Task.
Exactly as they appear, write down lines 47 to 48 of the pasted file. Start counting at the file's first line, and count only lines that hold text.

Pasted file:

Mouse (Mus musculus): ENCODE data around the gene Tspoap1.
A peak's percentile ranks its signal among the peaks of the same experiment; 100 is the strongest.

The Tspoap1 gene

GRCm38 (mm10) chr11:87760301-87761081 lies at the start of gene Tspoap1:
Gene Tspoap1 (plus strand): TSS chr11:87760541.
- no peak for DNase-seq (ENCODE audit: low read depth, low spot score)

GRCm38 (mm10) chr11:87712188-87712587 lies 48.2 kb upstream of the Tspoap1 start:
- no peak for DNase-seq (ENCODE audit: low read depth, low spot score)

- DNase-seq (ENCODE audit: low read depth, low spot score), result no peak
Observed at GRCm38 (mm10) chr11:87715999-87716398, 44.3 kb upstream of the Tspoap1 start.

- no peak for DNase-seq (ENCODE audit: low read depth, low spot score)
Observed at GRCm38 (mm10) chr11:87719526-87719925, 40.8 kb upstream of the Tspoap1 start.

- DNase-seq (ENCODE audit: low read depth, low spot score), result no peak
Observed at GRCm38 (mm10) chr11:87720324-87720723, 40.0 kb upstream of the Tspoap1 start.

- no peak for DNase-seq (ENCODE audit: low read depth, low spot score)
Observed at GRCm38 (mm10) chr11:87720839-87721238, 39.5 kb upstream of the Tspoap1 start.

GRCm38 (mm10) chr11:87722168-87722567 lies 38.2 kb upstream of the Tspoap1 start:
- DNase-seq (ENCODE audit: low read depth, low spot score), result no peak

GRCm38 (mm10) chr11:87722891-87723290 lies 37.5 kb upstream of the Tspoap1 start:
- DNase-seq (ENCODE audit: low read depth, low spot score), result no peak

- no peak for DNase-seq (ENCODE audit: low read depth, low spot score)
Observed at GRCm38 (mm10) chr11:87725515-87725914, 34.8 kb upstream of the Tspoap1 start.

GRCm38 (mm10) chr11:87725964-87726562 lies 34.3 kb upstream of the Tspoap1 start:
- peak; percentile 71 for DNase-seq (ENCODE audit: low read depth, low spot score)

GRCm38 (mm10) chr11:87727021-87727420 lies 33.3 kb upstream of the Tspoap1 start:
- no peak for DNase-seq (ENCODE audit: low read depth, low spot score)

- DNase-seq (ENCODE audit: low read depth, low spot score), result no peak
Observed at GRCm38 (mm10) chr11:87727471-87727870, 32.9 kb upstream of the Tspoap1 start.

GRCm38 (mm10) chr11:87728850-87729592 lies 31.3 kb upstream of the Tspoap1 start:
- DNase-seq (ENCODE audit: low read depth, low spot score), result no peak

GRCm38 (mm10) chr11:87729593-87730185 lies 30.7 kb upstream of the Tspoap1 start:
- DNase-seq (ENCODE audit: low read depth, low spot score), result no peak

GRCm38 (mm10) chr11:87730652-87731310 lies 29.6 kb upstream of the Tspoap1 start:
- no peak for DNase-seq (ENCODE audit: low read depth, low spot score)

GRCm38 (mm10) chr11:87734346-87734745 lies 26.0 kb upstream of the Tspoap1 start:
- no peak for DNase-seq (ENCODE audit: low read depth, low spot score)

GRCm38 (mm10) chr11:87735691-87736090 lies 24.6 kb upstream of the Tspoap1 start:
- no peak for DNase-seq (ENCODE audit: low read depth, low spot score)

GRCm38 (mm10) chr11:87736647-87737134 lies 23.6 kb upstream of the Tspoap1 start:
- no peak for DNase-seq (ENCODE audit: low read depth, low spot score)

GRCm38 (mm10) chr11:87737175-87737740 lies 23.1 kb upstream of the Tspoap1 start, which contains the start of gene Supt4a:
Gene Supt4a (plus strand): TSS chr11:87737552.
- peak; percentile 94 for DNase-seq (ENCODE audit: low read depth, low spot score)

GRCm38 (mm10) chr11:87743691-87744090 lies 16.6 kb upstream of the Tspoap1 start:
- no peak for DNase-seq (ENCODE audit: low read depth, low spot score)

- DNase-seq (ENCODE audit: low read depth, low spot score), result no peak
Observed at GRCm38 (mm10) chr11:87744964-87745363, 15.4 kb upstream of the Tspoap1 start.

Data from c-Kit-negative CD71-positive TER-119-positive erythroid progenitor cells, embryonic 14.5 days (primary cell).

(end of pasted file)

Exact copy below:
Observed at GRCm38 (mm10) chr11:87744964-87745363, 15.4 kb upstream of the Tspoap1 start.

Data from c-Kit-negative CD71-positive TER-119-positive erythroid progenitor cells, embryonic 14.5 days (primary cell).